Ethyl lactate

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Ethyl lactate
Ethyl lactate.png
IUPAC name
Ethyl 2-hydroxypropanoate
Other names
Ethyl lactate; Lactic acid ethyl ester; 2-Hydroxypropanoic acid ethyl ester; Actylol; Acytol
3D model (JSmol)
ECHA InfoCard 100.002.363 Edit this at Wikidata
RTECS number
  • OD5075000
Molar mass 118.132 g·mol−1
Appearance Clear to slightly yellow liquid
Density 1.03 g/cm3
Melting point −26 °C (−15 °F; 247 K)
Boiling point 151 to 155 °C (304 to 311 °F; 424 to 428 K)
Solubility in ethanol
and most alcohols
-72.6·10−6 cm3/mol
3.46 D [1]
Main hazards Irritant (Xi)
Irritant Xi
R-phrases (outdated) R10 R37 R41
S-phrases (outdated) (S2) S24 S26 S39
NFPA 704 (fire diamond)
Flammability code 2: Must be moderately heated or exposed to relatively high ambient temperature before ignition can occur. Flash point between 38 and 93 °C (100 and 200 °F). E.g. diesel fuelHealth code 3: Short exposure could cause serious temporary or residual injury. E.g. chlorine gasReactivity code 0: Normally stable, even under fire exposure conditions, and is not reactive with water. E.g. liquid nitrogenSpecial hazards (white): no codeNFPA 704 four-colored diamond
Flash point 46 °C (115 °F; 319 K)
Related compounds
Related compounds
Lactic acid, Methyl lactate
Except where otherwise noted, data are given for materials in their standard state (at 25 °C [77 °F], 100 kPa).
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Infobox references

Ethyl lactate, also known as lactic acid ethyl ester, is the organic compound with the formula CH3CH(OH)CO2CH2CH3. It is the ethyl ester of lactic acid. A colorless liquid, it is a chiral ester. Being naturally derived, it is readily available as a single enantiomer. It is commonly used as a solvent.[2] This compound is considered biodegradable and can be used as a water-rinsible degreaser. Ethyl lactate is found naturally in small quantities in a wide variety of foods including wine, chicken, and various fruits. The odor of ethyl lactate when dilute is mild, buttery, creamy, with hints of fruit and coconut.[3]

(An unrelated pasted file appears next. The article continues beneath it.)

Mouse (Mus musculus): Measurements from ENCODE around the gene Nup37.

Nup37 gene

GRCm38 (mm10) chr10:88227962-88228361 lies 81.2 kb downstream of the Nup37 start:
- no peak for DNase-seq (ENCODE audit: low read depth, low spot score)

Ethyl lactate is produced from biological sources, and can be either the levo (S) form or dextro (R) form, depending on the organism that is the source of the lactic acid. Most biologically sourced ethyl lactate is ethyl (−)-L-lactate (ethyl (S)-lactate). Ethyl lactate is also produced industrially from petrochemical stocks, and this ethyl lactate consists of the racemic mixture of levo and dextro forms.


Because both enantiomers are found in nature, and because ethyl lactate is easily biodegradable, it is considered to be a "green solvent." Ethyl lactate and its aqueous solutions are used as sustainable media for organic synthesis.[4] Due to its relatively low toxicity, ethyl lactate is used commonly in pharmaceutical preparations, food additives,[5] and fragrances. Ethyl lactate is also used as solvent for nitrocellulose, cellulose acetate, and cellulose ethers.[6]

Further reading[edit]

  • Jacqueline S. Bennett; Kaitlyn L. Charles; Matthew R. Miner; Caitlin F. Heuberger; Elijah J. Spina; Michael F. Bartels; Taylor Foreman (2009). "Ethyl lactate as a tunable solvent for the synthesis of aryl aldimines". Green Chem. 11 (2): 166–168. doi:10.1039/b817379f.


  1. ^ Aparicio, Santiago; Alcalde, Rafael (2009). "The green solvent ethyl lactate: an experimental and theoretical characterization". Green Chemistry. 11 (1): 65–78. doi:10.1039/b811909k.
  2. ^ Stoye, Dieter (2000). "Solvents". Ullmann's Encyclopedia of Industrial Chemistry. Weinheim: Wiley-VCH. doi:10.1002/14356007.a24_437.
  3. ^ Pereira, Carla S. M.; Silva, Viviana M. T. M.; Rodrigues, Alírio E. (2011). "Ethyl lactate as a solvent: Properties, applications and production processes – a review". Green Chemistry. 13 (10): 2658. doi:10.1039/C1GC15523G.
  4. ^ Dolzhenko, Anton V. (2020). "Ethyl lactate and its aqueous solutions as sustainable media for organic synthesis". Sustainable Chemistry and Pharmacy. 18: 100322. doi:10.1016/j.scp.2020.100322.
  5. ^ [1] U.S. Food and Drug Administration, Center for Food Safety and Applied Nutrition Archived 7 January 2009 at the Wayback Machine
  6. ^ "Industrial Solvents Handbook" by Ernest W. Flick. 5th Edition. William Andrew Inc., 1998. ISBN 0-8155-1413-1, ISBN 978-0-8155-1413-8